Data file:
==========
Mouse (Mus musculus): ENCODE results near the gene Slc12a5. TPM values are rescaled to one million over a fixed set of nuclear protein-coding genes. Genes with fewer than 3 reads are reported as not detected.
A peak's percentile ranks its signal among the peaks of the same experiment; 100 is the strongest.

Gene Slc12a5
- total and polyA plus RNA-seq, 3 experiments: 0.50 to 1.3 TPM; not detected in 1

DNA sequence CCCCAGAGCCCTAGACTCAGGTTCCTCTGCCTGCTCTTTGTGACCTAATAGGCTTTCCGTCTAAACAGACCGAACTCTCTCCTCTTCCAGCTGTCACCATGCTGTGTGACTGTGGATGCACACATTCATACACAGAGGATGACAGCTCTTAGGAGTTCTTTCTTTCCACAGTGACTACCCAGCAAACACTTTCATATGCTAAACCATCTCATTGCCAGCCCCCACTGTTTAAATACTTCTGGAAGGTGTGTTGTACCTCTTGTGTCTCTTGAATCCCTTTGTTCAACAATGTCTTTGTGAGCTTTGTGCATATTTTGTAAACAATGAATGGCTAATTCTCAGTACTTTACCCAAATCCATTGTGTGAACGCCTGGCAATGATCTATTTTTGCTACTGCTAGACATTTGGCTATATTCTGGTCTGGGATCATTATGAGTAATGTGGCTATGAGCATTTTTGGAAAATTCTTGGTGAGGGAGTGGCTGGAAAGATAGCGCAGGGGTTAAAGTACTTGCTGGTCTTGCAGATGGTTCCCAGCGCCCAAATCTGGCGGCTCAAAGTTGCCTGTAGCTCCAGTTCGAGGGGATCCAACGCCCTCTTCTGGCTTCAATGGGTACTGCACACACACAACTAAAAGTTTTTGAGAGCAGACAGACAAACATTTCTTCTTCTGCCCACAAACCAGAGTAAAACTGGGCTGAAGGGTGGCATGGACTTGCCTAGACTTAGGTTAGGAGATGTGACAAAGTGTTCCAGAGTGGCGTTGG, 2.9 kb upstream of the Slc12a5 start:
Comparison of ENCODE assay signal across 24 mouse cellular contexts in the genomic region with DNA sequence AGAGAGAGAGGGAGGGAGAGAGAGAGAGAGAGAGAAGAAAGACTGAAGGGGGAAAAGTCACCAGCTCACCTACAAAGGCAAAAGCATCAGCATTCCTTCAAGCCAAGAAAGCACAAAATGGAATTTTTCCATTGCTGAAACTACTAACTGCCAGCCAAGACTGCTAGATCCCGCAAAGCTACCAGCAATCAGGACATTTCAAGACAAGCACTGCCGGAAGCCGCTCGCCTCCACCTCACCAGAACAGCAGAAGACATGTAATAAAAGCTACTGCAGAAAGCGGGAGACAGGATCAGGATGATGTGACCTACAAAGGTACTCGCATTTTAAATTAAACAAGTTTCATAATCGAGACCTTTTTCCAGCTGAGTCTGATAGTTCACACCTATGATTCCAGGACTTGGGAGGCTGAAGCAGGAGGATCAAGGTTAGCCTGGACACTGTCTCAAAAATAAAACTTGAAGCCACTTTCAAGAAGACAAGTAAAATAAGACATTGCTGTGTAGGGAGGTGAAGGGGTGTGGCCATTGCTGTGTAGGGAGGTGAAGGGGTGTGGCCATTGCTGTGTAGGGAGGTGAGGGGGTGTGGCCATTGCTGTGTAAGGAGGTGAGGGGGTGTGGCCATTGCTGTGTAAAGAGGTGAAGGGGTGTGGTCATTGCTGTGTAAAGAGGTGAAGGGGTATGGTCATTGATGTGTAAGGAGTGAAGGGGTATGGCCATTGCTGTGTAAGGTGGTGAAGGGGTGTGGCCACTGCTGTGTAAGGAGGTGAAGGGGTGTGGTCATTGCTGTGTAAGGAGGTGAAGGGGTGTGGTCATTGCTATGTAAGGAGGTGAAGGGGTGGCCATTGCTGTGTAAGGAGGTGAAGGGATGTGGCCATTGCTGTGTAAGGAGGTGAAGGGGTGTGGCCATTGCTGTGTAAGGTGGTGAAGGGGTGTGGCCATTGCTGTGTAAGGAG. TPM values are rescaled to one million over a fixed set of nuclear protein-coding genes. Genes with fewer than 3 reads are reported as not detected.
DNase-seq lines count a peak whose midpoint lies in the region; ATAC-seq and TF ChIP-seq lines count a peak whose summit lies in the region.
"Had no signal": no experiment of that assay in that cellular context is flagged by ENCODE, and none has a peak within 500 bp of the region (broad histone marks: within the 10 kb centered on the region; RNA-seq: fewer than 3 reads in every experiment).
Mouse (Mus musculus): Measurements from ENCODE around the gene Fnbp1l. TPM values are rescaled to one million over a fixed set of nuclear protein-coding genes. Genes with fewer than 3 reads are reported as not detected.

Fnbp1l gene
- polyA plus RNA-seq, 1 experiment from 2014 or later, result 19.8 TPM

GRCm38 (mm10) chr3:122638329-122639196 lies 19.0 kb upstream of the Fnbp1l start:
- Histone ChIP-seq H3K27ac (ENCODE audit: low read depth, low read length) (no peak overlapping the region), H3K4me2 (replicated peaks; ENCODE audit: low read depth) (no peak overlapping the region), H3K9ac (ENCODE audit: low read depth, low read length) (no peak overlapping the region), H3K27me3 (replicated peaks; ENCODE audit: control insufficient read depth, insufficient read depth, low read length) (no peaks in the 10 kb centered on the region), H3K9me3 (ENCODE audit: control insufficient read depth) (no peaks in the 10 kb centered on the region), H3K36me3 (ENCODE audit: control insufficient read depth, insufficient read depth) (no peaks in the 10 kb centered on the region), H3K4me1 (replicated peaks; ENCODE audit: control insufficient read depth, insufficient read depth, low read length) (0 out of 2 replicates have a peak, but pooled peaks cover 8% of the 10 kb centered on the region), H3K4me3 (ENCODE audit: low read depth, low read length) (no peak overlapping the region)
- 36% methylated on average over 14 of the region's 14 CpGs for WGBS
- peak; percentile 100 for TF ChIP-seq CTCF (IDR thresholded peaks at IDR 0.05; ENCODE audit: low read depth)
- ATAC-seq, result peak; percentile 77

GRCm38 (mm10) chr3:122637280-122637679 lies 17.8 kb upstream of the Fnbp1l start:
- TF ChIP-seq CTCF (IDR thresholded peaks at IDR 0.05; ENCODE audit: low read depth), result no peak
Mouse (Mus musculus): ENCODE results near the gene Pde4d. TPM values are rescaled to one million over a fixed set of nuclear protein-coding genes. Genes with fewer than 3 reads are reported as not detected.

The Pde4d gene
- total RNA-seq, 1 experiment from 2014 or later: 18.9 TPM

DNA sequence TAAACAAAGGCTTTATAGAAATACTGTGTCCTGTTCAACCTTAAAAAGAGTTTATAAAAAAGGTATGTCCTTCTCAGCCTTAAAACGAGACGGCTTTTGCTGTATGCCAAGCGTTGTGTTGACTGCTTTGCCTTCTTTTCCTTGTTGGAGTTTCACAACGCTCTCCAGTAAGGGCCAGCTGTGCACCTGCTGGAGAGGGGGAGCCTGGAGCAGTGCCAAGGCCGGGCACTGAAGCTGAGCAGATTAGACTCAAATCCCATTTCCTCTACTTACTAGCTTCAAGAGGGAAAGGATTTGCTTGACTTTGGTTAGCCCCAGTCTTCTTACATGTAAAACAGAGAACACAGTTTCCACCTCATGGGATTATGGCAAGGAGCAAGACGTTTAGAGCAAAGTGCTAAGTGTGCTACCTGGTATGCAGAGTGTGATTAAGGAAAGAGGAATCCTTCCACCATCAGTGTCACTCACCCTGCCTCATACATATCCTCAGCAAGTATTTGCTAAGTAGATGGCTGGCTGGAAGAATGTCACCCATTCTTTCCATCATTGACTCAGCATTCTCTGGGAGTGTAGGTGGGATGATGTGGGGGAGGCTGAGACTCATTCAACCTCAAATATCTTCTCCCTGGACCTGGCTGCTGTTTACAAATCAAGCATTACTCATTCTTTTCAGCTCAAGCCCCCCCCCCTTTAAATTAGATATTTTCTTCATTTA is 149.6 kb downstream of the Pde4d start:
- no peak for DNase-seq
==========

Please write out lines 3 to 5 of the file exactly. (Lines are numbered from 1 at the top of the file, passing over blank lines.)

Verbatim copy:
Gene Slc12a5
- total and polyA plus RNA-seq, 3 experiments: 0.50 to 1.3 TPM; not detected in 1

DNA sequence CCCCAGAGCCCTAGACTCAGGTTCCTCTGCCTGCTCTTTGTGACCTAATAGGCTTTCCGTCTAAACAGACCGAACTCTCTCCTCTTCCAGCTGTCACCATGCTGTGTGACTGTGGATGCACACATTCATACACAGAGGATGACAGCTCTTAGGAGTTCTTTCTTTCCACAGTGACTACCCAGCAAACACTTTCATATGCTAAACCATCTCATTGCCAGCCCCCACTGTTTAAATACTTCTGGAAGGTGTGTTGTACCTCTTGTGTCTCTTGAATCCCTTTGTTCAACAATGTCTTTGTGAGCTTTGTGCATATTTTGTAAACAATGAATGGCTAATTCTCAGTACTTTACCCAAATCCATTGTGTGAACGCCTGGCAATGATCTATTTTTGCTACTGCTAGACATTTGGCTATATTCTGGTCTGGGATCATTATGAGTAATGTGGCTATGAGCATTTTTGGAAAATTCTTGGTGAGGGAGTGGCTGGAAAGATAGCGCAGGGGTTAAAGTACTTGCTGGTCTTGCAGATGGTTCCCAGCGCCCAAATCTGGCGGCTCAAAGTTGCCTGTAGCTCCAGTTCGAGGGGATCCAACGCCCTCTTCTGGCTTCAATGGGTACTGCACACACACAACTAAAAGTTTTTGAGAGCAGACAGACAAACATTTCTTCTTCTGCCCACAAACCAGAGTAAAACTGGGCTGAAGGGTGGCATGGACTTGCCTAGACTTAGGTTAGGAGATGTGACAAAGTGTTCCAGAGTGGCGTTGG, 2.9 kb upstream of the Slc12a5 start: